Wednesday, September 17, 2008
After a little research and an e-mail from Dr. Tom Webster from Kentucky State University, I've concluded that my hives need to be doctored and treated for Varroa. My mite counts were well over 50/day (50-100 is dangerous).
So, off to the hives... Both hives had activity outside, although, Genesis had more, as always. I opened the lid of of Genesis and was shocked to see that the bees had consumed every bit of syrup I put in yesterday. That was a gallon. Exodus was the same way. Strangely, both hives had literally hundreds of bees drowned dead inside the feeder. I'm not sure what's up with that, other than they were really excited to have something to eat I suppose. The dearth is here and food sources are scarce. I'll have to refill those feeders asap with another couple of gallons of 2:1 sugar syrup.
I also installed a treatment of ApiGaurd which is a chemical that will kill the Varroa mites that are infesting my hives. As directed, I'll give it two applications, two weeks apart. Left untreated, they would surely cause my hive population to dwindle and eventually crash the hive resulting in a total loss. I used an empty super box as a spacer between the top brood chamber and the feeder.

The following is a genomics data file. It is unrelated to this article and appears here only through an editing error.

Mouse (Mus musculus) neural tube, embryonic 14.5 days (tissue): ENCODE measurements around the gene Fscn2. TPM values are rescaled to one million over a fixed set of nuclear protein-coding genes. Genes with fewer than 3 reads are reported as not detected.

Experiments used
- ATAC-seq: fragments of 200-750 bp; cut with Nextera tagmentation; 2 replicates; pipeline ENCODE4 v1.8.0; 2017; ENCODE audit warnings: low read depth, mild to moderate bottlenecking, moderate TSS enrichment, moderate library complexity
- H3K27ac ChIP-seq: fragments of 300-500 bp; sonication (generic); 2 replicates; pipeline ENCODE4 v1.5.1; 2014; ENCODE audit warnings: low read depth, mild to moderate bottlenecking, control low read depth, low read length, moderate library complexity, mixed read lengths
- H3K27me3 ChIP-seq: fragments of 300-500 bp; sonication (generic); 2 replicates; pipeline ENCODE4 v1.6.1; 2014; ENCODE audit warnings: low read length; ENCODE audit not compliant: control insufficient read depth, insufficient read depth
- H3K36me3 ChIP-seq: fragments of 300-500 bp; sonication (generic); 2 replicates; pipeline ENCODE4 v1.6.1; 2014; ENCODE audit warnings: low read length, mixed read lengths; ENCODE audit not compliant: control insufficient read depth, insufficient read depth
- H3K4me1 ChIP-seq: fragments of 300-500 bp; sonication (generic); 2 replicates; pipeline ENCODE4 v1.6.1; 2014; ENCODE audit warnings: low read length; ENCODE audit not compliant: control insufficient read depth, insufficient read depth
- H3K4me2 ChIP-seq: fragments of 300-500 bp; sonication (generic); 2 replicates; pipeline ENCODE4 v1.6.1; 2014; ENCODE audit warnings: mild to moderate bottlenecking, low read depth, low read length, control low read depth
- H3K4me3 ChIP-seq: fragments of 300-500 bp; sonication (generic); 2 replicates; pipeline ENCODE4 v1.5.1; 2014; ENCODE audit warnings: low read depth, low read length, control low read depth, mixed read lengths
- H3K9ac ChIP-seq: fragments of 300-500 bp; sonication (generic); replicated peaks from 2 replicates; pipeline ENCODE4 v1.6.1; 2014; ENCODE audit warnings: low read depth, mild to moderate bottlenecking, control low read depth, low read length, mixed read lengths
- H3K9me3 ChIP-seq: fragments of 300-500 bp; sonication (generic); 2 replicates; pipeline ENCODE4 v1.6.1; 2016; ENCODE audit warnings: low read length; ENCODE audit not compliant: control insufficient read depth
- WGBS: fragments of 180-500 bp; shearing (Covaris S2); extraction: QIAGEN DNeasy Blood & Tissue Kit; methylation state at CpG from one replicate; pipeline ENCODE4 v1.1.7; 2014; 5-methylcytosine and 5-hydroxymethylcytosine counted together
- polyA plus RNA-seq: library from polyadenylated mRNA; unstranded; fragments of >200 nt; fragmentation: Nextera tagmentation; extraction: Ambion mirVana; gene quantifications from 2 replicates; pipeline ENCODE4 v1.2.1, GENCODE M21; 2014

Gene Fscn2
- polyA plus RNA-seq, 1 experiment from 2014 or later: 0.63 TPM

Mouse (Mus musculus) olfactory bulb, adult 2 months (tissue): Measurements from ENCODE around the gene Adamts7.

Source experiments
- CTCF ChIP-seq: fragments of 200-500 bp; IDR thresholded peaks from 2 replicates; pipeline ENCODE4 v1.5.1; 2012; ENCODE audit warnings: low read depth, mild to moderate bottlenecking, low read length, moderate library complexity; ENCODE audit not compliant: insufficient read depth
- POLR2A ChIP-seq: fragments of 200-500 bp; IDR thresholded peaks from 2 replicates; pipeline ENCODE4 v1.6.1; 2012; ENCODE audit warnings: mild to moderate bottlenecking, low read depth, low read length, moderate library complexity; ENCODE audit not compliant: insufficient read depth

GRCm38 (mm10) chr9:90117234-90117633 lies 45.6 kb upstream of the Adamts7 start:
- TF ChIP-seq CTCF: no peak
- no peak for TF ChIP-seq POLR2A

I did not inspect the hive today as my time was limited. I'm still not sure on the course of action I'll take for the suspected Wax Moth. I really need to do a full hive inspection and check for webs, larvae, and damage and confirm their existence in the hive. From the reading I've been doing, Wax Moths are a symptom of a weak hive. Perhaps treating the Varroa will allow the bees to strengthen up and eradicate the suspect larvae themselves.
I also picked up the county owned extractor. It's a really nice three frame, electric driven model. Thanks to the county extension agent, I'll have my honey extracted in no time.